To Hear and Be Heard
Sandow Birk (b.1962) is a well-traveled graduate of the Otis Art Institute of Parson’s School of Design. As the recipient of many grants and fellowships, his work has brought him to locations around the globe, including: a NEA International Travel Grant to Mexico City in 1995 to study mural painting, a Guggenheim Fellowship in 1996, and a Fulbright Fellowship for painting to Rio de Janeiro for 1997. In 1999 he was awarded a Getty Fellowship for painting followed by a City of Los Angeles (COLA) Fellowship in 2001. Birk was awarded a Smithsonian Artist Research Fellowship in 2007 and in 2014, he was named a USA Knight Fellow. Recent artist residencies include the Auckland Print Studio, New Zealand (2017); McKinney Visiting Artist at Indiana University, Bloomington, IN (2017); Ballinglen Arts Foundation, County Mayo, Ireland (2016); University of Puget Sound, Tacoma, WA (2014); Alila Villas Soori, Bali, Indonesia (2012) and Tamarind Institute, Albuquerque, NM (2011).
Birk’s work can be found in the collections of the Museum of Modern Art, NY, NY; Metropolitan Museum of Art, NY, NY; The Getty Center, Los Angeles, CA; Los Angeles County Museum of Art, Los Angeles, CA and the San Francisco Museum of Modern Art, San Francisco, CA; among many others. Recent solo exhibitions include the Jordan Schnitzer Museum of Art, Eugene, OR (2017); Riverside Art Museum, Riverside, CA (2017); University of Anchorage, AK (2016); SDSU Downtown Gallery, San Diego, CA (2016); Thatcher Gallery, Univ. of San Francisco, CA (2016) and Orange County Museum of Art, Newport Beach, CA (2015).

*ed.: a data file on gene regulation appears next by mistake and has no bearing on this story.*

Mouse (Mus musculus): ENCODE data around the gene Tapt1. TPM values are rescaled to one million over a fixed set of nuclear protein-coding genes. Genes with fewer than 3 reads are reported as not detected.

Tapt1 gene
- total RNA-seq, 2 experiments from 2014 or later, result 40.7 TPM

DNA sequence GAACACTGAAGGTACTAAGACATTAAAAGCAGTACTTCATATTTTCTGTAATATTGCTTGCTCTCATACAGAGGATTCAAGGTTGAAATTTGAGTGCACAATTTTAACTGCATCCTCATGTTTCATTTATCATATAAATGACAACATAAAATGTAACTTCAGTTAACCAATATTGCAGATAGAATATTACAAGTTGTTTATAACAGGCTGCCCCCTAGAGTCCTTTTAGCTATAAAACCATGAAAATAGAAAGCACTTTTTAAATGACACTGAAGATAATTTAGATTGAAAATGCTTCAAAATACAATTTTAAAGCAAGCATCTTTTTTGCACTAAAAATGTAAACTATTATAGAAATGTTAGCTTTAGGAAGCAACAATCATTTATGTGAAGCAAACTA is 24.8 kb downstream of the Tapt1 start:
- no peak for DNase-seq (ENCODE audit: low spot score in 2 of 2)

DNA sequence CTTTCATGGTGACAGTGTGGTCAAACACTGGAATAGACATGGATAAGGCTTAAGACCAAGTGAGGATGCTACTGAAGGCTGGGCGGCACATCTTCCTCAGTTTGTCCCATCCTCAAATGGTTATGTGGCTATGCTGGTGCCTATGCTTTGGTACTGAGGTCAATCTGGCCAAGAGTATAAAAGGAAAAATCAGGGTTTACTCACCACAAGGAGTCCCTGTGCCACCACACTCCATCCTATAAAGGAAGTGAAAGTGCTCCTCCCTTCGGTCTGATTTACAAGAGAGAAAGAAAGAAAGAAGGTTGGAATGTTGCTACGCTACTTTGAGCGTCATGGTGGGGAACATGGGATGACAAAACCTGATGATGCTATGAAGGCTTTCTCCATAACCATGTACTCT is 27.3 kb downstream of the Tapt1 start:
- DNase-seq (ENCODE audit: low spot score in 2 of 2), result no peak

Sandow Birk has collaborated with his wife Elyse Pignolet, a practicing artist, on several projects, including American Procession (2017). He is represented by Koplin Del Rio Gallery, Seattle, WA, P.P.O.W. Gallery, New York City and Catharine Clark Gallery, San Francisco, CA.
The Rupture of Civility
At the start of the COVID19 pandemic, Los Angeles based artist Sandow Birk began a series of metaphorical marine paintings reminiscent of European history painting, which has inspired his work since he was a student in art school. In the eighteenth and nineteenth century, these grand paintings often depicted battles, tragic events and disaster, emphasizing heroic action and suffering to impart lessons to viewers.
In this 21st century painting, the actual size of The Rupture of Civility belies the dramatic view of a once powerful and united ship, now broken in two, adrift and tossed about as it sinks in a vast stormy sea. What appeared to be mighty and indestructible is actually quite vulnerable. Was the disaster the result of misguided navigation? A divided crew? Birds circle ominously overhead and spilled cargo is lost, as neither side of the ship is able to help the other.
A Few Bad Apples (Killed by Cops)
In recent years Sandow Birk created a series of detailed paintings that illuminate social and political issues such as police brutality, mass shootings, white terrorism and civil unrest. In A Few Bad Apples (Killed by Cops), Birk compresses such events into a panorama that spans night to daytime, a reminder of the constant 24-hour nature of violence in our country. Big city high-rise buildings yield to rolling green hills and intersect with streets lined with small businesses and homes. Interspersed is a church, a penitentiary, The White House, recognizable landmarks such as the Gateway Arch in St. Louis, and locations associated with police brutality.
Throughout this varied American landscape there are many people and there is much conflict. Life and death happen all at once in dramatic detail. Flowing one into another, Birk paints multiple historic events depicting excessive force and murder at the hands of the police. Citizens not under assault stand nearby capturing evidence on cell phones. While some people seem stunned or desensitized, others protest with signs in hand demanding accountability and change.